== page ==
#4
I'm going to assume you are trying to do this for as cheaply as possible? Because to get all the gear you are describing can easily run you over 1000 dollars. First I would try to get some acoustic electric guitars, whether that means buying new guitars or buying pickups to make it so you can electrify your current guitars. I think this will be easier than trying to mic your guitars. Then you need vocal mics, as RadioMuse mention Shure SM58's are the standard when it comes to vocal mics, but you can get away with a cheaper dynamic mic if you don't feel like spending 100 per mic. Now you need a PA. Luckily because you are playing acoustic and don't have drums you won't need a ton of power which can significantly drive up the cost. I would suggest buying a powered mixer and a couple passive speakers. The powered mixer will supply the power for the speakers and also give you a little control over the volume and effects you can put on your vocals. That is pretty much it for the basics at least. Depending on if you want better sound, or more power things get more complicated and expensive from there. One piece of advice is to always look to buy used first. If you have any sort of budget then there is absolutely no reason you should be paying full retail prices. Look on craigslist and you can get all of this stuff for half the price as new equipment. Even still I would expect to be paying around $500 if you are trying to go the cheap route.
#5
Quote by MaddMann274
Me and 2 other friends formed a little band. We want to play at weddings, resorts, parties etc.. Band consists of 2 guitarists, 1 bassist and we're currently looking for a bongo player.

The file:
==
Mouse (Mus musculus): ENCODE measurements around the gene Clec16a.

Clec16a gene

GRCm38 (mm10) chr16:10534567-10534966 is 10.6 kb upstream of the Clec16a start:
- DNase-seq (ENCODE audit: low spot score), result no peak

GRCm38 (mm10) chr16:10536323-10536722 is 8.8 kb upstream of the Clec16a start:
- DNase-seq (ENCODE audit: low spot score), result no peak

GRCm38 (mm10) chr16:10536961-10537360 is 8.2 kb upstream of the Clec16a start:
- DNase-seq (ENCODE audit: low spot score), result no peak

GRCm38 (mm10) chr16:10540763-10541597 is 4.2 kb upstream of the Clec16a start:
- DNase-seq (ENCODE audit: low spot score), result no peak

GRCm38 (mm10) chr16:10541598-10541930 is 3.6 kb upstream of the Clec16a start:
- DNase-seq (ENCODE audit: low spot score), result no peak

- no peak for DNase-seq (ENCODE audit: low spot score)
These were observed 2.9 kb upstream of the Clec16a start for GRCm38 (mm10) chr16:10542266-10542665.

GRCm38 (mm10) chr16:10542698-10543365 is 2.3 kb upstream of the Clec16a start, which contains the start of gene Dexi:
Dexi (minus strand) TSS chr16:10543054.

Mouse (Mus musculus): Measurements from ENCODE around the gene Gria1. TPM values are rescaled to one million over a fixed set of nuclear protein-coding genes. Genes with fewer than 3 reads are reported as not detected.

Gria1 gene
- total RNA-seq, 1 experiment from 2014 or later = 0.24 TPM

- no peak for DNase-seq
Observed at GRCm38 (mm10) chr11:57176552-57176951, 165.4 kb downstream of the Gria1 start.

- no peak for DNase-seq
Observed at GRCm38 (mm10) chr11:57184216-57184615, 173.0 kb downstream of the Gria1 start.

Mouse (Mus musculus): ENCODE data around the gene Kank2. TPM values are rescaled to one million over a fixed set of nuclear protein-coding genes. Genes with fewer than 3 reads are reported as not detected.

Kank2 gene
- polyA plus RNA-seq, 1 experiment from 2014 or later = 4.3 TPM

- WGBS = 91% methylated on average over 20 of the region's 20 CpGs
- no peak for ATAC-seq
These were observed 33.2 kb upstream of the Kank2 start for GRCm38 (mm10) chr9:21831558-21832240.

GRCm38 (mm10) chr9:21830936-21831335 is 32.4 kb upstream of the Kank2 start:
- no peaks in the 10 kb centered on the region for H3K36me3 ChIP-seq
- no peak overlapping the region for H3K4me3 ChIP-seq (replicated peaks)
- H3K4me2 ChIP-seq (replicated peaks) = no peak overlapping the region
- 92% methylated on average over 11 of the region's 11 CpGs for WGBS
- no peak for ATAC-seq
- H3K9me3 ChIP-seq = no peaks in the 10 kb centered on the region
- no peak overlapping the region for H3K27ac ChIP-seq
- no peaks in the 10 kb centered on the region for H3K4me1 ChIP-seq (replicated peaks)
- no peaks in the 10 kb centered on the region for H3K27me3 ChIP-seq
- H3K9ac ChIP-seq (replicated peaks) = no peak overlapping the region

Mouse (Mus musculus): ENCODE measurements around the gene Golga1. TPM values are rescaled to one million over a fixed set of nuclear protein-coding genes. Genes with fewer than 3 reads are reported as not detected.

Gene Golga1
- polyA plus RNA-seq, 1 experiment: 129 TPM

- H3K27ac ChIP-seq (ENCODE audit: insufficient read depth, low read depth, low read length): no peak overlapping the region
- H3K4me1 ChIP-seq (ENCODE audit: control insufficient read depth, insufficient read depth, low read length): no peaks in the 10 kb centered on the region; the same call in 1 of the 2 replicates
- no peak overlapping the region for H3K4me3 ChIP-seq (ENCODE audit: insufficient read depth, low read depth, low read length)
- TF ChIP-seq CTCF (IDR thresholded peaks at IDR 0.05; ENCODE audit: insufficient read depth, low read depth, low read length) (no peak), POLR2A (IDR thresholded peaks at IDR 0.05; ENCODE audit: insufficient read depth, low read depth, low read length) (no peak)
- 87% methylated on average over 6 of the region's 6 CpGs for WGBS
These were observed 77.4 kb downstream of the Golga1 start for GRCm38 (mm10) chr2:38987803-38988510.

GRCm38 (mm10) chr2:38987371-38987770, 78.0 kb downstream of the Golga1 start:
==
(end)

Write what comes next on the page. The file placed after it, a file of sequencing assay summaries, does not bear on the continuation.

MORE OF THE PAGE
The question though...
What do we need? I mean like mics and stuff. We're playing acoustic guitars, so we need to mic it right? Or should we invest in electric-acoustic guitars?


I wouldn't skimp on the gear, even if you have to go second hand (and there's a lot of second hand gear around).

Anyways:

Vocals - 1 x microphone for each singer, I'll back the Shure Beta 58 also, Sennheisser 835s are also nice.

Add:
1 x mic stand
1 x mic lead

Acoustic guitars - Pickups of some sort. Mics usually sound better, but are just impractical in a live setting. I'd personally fork out for internal ones like Pure Mini K&K pickups, as they'll sound better than the equivalent external pickups, without affecting the "depth" of the soundhole.

Add:
2 x guitar leads
2 x DI box if possible

Bassist - can opt to DI into PA or play through amp. As your budget is short I think it's better to opt for the amp right now (rather than forking out for subs).

Bongo - an instrument mic, like a Shure SM57.

Add:
1 x mic stand
1 x mic lead

And then you have the front of house stuff. I'd opt for:

2 x powered speakers
1 x mixer

Add:
2 x speaker stands

And that's not including foldbacks.

So all up that's a fair bit of gear. But if you buy good stuff it will easily last you 10+ years. Those Shure mics in particular have a reputation for being "unbreakable".
And no, Guitar Hero will not help. Even on expert. Really.